Stieglitz and Marin: Together, Apart, and Together Again, Part 2

In this three part series, Conservation Assistant Caroline Hoover outlines the process of treating a photogravure by Marius de Zayas. Read Part 1 here.

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Marius de Zayas, Alfred Stieglitz and John Marin, 1914, Photogravure

CONDITION
This photogravure on Japanese tissue was attached in the top left corner to a backing paper with a European watermark so that it could be included in the Camera Work book. Due to the single attachment, however, the tissue had swung on this point from the back page and this action had caused creasing around the attachment. The backing paper was brittle and had many losses around the edges which left the photogravure vulnerable. In addition, both the tissue and the backing paper had discolored with age. Since the piece could not be displayed with the other seven photogravures by de Zayas in its present condition, the decision was made to treat the work so that it could be included in the set.

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Detail of watermark on backing paper

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Removing photogravure from backing page

CONSERVATION TREATMENT
First, the Japanese tissue was carefully separated from the backing paper using a Goretex sandwich and a microspatula. The Goretex sandwich softened the adhesive without wetting the paper. When the two papers were separated, the backing paper’s sensitivity to the ink in the photogravure was revealed. Both photogravure images, from the adjacent images in the Camera Work volume appeared on the front and back of the European paper.

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(left) backing page BT reverse, back print transfer (right) detail of adhesive stain

The backing paper was washed in alkaline water to remove any discoloration and acidity. It was then dried between felts.

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Conservator Caroline Hoover sprays the backing page before washing in ~pH 8 water

The Japanese tissue was humidified in a Goretex sandwich and then also washed in alkaline water to remove any discoloration.

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Humidifying Japanese tissue before washing

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Washing and drying the Japanese tissue

After washing, both papers appeared lighter in color. The European paper regained flexibility.

A Way to Look at Things

Stieglitz Presents Sever Americans... Arthur Dove poem

"A Way to Look at Things", a poem by Arthur G. Dove published in Alfred Stieglitz's catalog for his exhibition, "Seven Americans", 1925. From the Phillips Collection Library, Gift of the Robert and Dana Quittner Family Trust.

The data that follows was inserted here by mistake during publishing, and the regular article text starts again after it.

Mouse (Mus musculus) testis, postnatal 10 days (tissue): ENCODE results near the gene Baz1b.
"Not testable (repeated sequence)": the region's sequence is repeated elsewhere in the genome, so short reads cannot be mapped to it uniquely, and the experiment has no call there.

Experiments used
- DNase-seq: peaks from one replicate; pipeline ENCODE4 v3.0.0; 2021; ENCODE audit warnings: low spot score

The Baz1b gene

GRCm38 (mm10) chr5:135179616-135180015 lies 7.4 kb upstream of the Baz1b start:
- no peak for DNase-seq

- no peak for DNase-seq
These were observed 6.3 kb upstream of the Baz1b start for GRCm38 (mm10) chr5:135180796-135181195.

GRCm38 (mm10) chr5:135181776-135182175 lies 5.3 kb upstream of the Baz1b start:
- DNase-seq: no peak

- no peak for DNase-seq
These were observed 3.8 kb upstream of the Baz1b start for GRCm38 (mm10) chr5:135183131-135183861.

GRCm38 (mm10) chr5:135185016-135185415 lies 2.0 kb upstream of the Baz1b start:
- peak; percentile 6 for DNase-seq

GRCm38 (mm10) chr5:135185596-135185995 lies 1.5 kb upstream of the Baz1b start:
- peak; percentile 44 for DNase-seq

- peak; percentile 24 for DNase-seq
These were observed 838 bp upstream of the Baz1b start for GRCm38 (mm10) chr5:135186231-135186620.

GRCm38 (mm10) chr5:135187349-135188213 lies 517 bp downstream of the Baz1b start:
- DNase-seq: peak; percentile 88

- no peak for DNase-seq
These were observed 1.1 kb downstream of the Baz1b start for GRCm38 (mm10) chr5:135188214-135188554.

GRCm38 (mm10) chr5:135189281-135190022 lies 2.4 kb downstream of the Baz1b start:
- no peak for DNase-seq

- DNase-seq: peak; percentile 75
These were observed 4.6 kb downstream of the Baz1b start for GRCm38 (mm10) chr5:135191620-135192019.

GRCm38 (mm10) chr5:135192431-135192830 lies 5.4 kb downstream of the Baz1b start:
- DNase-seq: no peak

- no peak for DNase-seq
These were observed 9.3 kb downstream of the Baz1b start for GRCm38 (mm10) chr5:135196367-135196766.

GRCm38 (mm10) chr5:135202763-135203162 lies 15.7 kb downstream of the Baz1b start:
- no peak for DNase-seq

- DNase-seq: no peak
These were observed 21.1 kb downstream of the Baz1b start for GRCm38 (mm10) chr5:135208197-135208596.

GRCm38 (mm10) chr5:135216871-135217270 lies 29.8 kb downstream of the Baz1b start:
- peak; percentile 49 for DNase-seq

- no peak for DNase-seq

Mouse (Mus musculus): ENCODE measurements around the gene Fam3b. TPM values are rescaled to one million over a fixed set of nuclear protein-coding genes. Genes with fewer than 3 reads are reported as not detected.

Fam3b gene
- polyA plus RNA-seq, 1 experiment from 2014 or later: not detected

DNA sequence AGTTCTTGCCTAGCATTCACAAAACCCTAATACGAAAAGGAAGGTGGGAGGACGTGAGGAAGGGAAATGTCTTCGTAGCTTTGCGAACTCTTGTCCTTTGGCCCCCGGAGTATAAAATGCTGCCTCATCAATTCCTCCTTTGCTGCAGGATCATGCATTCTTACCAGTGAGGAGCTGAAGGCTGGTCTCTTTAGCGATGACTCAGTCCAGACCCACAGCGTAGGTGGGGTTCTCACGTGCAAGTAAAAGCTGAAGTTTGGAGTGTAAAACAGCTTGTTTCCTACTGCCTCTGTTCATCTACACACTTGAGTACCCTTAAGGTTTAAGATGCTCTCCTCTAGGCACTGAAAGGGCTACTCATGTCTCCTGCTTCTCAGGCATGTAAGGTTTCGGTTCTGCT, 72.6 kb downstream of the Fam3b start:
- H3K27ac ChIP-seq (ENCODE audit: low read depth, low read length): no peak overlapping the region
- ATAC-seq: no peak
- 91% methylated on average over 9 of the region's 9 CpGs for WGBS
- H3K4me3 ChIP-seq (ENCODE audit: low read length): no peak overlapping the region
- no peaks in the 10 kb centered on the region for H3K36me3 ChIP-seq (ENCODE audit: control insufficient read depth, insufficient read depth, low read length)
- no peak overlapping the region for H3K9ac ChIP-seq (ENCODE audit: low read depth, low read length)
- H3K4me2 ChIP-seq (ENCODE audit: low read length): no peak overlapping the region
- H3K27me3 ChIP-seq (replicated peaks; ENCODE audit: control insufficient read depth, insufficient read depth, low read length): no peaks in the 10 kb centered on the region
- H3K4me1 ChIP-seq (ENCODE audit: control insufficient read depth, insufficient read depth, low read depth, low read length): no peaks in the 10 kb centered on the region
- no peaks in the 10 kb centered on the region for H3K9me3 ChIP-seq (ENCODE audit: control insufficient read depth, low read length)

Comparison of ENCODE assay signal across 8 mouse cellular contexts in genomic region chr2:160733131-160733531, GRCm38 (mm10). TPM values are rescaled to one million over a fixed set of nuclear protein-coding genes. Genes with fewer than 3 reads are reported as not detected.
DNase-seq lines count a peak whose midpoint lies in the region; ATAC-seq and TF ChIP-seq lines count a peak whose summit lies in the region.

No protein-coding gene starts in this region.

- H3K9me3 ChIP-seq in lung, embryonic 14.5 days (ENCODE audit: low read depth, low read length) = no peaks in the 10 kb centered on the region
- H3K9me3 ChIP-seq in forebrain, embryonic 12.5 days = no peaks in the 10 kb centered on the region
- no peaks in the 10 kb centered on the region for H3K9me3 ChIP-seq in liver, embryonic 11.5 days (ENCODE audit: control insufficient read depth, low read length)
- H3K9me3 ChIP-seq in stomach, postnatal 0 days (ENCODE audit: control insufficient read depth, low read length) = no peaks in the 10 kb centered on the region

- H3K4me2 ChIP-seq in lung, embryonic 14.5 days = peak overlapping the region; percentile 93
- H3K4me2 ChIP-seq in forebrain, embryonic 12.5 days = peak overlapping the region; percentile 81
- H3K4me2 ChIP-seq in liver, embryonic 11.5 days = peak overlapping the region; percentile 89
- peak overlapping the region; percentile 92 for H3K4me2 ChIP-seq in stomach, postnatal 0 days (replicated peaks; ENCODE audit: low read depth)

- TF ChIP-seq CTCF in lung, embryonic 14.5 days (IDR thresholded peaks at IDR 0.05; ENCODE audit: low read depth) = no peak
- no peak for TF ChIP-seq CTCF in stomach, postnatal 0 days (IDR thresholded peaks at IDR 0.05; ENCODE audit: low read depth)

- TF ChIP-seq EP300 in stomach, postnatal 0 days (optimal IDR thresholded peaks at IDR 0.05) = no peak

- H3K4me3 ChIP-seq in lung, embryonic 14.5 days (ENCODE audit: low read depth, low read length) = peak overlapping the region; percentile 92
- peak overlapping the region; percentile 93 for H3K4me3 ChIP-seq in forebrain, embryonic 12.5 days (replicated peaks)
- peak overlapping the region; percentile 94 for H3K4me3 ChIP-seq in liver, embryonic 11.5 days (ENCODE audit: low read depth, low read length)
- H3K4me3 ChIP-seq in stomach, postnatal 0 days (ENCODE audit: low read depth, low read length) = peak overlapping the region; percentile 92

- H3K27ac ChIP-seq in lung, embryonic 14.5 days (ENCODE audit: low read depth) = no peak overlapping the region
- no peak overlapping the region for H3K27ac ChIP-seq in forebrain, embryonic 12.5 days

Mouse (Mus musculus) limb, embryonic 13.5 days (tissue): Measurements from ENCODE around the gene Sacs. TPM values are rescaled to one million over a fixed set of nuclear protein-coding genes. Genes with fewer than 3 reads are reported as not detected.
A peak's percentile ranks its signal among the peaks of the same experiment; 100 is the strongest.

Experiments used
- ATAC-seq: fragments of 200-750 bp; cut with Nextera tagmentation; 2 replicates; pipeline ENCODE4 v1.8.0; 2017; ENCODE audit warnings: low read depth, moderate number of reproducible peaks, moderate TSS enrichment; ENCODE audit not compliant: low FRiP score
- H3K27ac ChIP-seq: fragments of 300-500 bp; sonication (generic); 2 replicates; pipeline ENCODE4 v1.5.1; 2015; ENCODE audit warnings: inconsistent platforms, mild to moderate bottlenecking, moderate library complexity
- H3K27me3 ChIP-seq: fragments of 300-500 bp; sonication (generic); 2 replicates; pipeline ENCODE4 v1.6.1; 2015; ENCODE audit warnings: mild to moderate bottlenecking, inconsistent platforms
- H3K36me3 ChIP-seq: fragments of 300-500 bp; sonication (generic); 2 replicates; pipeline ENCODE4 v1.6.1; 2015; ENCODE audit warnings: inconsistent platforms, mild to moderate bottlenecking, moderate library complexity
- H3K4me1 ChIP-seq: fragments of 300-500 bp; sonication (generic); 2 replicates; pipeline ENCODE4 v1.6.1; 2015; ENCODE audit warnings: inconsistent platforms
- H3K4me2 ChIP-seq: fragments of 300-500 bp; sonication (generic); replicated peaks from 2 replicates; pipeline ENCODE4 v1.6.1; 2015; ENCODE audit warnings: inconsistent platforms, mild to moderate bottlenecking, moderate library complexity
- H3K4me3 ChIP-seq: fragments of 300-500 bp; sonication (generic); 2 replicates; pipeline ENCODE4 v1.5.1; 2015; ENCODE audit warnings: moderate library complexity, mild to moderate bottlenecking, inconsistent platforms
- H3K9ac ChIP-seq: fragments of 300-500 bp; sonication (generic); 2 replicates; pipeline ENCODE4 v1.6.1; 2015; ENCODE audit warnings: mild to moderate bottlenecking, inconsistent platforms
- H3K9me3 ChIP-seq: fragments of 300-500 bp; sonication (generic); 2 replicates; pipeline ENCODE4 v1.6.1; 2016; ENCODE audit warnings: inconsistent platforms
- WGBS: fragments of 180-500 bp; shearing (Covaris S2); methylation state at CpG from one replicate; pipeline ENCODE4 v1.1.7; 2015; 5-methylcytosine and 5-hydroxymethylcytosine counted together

In 1925, Alfred Stieglitz organized a show called Seven Americans to commemorate the 20th anniversary of his gallery, “291″. To support the works selected for the exhibition, he published four writings in the brief catalog, one of which is the poem shown above by artist Arthur Dove. Ann Lee Morgan, in her definitive book Arthur Dove: Life and Work, cites Stieglitz’s response to the poem, which addresses abstraction in art, as “a classic.” Morgan says that Dove occasionally took up poetry but that the poem printed in Seven Americans is the “most successfully constructed.”

The Artist Sees Differently: Rachel Goldberg

Rachel Goldberg, Manager of School, Outreach, and Family Programs

Self-portrait by Rachel Goldberg

How did you learn about the Phillips?

I learned about the Phillips while researching Georgia O’Keeffe’s process for distributing her husband, Alfred Stieglitz’s, collection of photographs to major museums after his death. She chose very specific works for each museum to which she gave the work—the Phillips was given a small group of Stieglitz’s Equivalents.

Do you feel you are inspired by the Phillips artwork?

Definitely.

Do you work in digital or film — and do you listen to anything when you work on your photographs?

I work in whatever photographic medium best suits my current project. I have a particular interest in historic, 19th-century photographic processes, but I also enjoy the immediacy of digital.

What I’m listening to when I’m working on my photographs really depends on where I am in the process. When I’m out in the world photographing, I think the sounds of my surroundings inform the way I compose the images. When I’m in the darkroom I’m usually listening to something pretty mellow on my iPod, and at the computer I like to stream my favorite radio station back in Denver. Continue reading “The Artist Sees Differently: Rachel Goldberg” »